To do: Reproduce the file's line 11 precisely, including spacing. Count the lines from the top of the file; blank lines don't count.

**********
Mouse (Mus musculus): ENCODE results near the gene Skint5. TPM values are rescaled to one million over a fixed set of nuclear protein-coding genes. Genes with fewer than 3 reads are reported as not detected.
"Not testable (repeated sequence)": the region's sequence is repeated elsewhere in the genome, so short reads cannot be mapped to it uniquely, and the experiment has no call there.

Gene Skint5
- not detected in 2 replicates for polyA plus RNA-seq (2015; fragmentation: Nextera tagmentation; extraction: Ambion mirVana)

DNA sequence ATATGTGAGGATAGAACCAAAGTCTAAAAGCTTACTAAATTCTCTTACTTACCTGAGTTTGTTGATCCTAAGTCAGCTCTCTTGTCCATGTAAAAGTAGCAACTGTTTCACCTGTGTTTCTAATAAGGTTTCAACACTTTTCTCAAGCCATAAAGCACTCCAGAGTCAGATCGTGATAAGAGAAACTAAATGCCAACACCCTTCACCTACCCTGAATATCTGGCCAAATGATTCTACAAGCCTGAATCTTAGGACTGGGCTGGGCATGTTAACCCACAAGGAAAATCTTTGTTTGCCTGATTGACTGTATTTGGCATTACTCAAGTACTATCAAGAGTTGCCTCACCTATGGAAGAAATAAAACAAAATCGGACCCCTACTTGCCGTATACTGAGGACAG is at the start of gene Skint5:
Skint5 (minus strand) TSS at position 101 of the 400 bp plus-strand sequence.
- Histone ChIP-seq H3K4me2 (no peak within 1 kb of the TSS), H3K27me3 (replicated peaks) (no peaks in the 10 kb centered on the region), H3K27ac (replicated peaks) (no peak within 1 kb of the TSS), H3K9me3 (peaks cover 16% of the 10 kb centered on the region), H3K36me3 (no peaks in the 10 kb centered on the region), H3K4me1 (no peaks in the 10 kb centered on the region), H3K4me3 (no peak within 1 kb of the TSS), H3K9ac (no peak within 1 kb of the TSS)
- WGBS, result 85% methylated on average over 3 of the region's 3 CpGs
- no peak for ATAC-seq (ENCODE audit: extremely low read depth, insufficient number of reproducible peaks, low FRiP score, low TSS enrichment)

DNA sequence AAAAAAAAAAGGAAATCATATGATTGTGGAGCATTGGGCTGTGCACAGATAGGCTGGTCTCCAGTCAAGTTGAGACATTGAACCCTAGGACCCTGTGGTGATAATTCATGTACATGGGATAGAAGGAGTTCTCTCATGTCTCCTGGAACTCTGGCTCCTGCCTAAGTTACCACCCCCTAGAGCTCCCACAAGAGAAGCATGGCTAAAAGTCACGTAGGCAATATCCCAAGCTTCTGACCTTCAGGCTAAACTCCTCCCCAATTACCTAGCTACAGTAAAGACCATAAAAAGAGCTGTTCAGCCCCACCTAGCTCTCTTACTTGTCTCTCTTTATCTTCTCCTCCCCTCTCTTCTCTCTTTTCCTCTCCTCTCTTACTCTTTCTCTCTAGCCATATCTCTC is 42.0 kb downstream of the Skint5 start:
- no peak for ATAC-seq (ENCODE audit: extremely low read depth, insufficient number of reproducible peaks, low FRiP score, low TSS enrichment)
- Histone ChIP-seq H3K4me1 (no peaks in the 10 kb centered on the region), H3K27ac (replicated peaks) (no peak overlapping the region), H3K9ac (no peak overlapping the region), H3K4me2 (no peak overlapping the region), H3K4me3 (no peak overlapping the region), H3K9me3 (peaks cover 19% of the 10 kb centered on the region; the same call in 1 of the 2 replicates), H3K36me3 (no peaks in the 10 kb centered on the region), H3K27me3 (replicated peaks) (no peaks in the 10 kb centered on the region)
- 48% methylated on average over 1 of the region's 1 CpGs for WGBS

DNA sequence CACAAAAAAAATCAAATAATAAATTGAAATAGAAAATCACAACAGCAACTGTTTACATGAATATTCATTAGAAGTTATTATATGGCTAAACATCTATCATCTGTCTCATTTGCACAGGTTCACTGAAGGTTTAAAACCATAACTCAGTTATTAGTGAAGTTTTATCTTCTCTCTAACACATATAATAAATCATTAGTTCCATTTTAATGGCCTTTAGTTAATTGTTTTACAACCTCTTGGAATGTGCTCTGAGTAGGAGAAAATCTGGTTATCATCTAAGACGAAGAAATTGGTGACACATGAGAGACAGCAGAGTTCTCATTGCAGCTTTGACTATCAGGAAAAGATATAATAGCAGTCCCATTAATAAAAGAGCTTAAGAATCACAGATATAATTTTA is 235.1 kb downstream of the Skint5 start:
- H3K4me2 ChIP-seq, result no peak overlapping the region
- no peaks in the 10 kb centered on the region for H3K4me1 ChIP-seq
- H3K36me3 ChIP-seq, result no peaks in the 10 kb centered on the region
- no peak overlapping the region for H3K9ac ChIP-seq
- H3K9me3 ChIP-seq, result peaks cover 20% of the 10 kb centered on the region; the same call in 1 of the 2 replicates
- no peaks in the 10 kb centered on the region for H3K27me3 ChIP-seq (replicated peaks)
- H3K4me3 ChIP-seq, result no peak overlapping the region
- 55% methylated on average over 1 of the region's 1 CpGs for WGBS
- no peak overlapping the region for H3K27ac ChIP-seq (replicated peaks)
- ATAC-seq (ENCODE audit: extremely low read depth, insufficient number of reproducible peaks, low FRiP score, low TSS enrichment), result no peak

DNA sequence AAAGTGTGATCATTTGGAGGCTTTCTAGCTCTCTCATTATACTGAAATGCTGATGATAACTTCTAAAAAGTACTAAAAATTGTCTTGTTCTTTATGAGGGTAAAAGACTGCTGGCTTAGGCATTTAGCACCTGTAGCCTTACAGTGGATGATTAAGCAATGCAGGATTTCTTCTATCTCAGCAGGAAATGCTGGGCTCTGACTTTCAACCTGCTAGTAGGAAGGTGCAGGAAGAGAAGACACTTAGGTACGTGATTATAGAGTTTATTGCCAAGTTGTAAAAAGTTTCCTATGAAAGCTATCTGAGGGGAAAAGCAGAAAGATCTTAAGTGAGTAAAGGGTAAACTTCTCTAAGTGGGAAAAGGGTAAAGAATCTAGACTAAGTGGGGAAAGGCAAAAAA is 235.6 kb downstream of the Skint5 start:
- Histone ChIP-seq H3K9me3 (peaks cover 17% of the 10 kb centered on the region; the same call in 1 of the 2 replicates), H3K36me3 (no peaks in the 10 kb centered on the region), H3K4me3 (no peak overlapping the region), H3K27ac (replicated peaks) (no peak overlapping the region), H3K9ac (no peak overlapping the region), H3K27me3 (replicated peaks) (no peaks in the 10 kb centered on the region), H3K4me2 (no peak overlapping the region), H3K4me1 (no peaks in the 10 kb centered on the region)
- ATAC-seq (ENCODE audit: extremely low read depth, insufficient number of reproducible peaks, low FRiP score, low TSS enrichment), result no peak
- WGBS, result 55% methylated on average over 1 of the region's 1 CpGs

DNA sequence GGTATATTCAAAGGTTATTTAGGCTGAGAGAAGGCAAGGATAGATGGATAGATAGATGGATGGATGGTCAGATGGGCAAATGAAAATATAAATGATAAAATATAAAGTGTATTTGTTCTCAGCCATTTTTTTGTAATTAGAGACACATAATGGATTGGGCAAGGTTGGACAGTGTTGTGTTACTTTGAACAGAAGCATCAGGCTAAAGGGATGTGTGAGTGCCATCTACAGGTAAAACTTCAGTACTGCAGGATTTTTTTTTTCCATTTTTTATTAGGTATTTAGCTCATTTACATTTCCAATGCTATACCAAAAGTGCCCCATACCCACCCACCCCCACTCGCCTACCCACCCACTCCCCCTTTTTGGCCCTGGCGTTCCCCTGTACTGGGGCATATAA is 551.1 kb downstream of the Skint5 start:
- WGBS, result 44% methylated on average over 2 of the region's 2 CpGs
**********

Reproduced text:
- no peak for ATAC-seq (ENCODE audit: extremely low read depth, insufficient number of reproducible peaks, low FRiP score, low TSS enrichment)